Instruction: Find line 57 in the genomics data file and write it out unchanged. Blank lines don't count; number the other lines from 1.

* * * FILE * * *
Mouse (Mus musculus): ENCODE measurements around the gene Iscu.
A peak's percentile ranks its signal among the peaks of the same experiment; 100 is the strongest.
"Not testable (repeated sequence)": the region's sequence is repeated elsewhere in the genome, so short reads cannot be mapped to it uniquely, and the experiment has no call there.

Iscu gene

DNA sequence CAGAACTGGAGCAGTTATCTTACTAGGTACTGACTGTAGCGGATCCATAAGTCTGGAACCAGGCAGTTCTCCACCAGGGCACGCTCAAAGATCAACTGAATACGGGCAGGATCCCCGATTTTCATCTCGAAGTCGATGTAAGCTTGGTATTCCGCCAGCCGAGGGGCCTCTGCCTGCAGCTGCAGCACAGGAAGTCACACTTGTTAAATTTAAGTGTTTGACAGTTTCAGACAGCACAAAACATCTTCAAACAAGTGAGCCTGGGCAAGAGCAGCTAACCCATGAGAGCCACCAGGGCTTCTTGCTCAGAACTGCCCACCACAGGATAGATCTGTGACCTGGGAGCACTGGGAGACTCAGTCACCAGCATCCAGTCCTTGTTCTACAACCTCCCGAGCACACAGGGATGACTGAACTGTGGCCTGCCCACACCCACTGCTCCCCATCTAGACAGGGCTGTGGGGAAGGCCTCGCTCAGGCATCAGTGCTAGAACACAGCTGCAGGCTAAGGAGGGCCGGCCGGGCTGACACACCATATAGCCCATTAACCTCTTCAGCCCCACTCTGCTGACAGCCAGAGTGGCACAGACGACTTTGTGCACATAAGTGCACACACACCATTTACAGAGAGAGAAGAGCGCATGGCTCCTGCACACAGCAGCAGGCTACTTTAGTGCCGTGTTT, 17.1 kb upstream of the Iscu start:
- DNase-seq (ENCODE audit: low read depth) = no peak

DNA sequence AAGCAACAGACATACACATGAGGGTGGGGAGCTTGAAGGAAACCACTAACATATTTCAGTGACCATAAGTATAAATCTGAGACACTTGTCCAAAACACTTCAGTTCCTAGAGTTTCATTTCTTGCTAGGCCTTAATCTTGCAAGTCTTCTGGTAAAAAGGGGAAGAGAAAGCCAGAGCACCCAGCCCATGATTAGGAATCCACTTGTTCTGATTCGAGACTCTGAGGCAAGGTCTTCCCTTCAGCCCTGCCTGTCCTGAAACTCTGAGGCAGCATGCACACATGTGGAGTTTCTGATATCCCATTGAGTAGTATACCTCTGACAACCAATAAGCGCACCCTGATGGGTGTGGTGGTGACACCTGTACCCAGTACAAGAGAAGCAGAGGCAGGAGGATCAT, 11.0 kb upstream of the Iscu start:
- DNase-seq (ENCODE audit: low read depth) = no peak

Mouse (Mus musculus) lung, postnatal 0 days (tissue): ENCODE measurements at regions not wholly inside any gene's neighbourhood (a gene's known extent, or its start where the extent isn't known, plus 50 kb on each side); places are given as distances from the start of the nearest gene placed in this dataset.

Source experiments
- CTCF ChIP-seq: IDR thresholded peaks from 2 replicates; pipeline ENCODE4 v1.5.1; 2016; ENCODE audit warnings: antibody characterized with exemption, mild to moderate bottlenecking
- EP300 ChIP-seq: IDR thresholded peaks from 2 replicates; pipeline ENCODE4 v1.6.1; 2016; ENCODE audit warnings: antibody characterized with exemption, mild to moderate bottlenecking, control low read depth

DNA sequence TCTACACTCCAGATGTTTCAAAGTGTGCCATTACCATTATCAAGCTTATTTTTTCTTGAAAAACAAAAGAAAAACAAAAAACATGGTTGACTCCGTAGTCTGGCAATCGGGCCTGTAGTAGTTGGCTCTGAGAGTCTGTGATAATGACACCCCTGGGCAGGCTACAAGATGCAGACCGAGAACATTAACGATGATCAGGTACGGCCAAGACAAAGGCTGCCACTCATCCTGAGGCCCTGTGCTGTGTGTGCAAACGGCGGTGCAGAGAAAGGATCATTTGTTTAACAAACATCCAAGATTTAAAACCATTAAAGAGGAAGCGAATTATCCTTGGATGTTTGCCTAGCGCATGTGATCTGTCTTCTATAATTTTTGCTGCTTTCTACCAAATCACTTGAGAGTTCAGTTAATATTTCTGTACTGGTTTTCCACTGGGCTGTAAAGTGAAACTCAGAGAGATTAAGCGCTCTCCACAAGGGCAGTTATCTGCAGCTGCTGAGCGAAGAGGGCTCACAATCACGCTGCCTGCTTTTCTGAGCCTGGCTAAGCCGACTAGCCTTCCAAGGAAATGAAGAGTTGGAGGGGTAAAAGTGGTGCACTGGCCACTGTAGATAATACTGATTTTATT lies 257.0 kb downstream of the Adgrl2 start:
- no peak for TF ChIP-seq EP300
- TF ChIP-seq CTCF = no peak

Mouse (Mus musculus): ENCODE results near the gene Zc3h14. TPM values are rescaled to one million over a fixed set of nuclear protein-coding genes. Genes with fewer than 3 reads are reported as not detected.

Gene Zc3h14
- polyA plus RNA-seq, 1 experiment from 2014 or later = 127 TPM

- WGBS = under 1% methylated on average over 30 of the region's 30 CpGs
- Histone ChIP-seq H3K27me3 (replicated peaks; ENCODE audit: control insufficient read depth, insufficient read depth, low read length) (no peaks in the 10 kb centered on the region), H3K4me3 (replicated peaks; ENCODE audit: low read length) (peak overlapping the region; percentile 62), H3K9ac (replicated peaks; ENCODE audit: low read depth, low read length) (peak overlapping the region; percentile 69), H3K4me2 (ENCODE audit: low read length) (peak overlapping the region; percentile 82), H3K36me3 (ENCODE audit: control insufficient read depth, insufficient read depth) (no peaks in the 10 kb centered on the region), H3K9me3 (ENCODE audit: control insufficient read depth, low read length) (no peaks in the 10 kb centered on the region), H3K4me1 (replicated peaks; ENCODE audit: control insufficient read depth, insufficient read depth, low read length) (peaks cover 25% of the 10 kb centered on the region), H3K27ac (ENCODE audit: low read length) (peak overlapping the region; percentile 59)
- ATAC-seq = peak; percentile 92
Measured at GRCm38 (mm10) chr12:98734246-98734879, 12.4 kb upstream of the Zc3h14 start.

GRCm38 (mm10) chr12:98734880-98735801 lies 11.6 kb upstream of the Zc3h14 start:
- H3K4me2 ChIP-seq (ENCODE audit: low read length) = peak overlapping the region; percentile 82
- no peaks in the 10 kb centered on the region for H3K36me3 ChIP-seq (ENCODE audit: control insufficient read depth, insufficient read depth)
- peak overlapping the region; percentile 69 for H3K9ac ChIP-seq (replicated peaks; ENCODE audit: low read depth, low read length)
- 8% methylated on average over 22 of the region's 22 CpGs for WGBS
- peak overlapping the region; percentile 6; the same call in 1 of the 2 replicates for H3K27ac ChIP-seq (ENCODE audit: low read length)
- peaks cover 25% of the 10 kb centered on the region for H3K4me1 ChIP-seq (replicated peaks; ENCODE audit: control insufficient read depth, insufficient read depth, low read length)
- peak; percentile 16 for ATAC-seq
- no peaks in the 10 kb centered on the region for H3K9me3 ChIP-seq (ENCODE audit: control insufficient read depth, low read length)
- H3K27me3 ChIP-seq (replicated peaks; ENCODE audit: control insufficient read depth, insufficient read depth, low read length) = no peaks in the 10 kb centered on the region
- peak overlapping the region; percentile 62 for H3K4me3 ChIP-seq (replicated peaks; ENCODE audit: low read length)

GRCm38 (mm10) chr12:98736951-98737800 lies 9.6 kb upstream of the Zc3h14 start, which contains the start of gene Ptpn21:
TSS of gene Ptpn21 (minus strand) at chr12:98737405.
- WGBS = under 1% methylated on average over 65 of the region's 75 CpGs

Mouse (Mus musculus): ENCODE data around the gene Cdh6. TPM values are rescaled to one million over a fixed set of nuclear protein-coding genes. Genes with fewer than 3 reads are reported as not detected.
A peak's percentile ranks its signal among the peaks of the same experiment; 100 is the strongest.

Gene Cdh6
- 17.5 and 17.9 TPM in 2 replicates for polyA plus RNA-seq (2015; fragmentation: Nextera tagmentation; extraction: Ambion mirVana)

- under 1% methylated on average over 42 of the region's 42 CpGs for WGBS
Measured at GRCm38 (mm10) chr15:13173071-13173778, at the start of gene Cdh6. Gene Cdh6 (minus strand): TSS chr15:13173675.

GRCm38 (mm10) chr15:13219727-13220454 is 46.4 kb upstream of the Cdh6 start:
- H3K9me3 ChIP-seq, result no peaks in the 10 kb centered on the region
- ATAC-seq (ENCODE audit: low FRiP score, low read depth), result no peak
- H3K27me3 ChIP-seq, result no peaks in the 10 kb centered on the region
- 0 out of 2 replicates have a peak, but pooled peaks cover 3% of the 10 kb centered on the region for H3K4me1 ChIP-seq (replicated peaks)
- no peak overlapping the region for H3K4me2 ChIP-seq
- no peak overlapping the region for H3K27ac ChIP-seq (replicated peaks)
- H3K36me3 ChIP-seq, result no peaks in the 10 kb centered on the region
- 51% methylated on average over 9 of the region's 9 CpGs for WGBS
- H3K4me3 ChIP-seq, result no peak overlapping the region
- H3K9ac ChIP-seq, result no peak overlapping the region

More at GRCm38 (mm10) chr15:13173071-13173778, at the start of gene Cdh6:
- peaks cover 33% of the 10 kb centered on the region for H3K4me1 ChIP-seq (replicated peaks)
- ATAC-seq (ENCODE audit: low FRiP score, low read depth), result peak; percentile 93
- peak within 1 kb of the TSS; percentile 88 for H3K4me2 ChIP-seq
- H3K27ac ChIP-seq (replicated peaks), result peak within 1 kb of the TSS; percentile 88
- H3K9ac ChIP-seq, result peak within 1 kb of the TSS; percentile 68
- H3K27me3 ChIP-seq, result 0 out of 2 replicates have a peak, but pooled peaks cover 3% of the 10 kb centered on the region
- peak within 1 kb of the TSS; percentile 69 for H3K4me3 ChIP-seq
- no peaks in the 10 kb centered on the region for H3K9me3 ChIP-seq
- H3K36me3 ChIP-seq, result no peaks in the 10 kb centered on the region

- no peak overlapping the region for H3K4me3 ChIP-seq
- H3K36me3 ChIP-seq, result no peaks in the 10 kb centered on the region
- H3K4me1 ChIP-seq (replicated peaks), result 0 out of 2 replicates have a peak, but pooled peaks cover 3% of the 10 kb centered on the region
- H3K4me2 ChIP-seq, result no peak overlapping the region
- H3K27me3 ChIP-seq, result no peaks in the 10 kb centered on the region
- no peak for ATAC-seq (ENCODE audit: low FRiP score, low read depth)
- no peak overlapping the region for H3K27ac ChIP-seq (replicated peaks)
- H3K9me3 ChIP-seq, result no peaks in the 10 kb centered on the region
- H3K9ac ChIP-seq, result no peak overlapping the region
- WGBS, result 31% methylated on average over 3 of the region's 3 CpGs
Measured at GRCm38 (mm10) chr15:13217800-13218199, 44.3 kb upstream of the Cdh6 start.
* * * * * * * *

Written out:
- peak within 1 kb of the TSS; percentile 88 for H3K4me2 ChIP-seq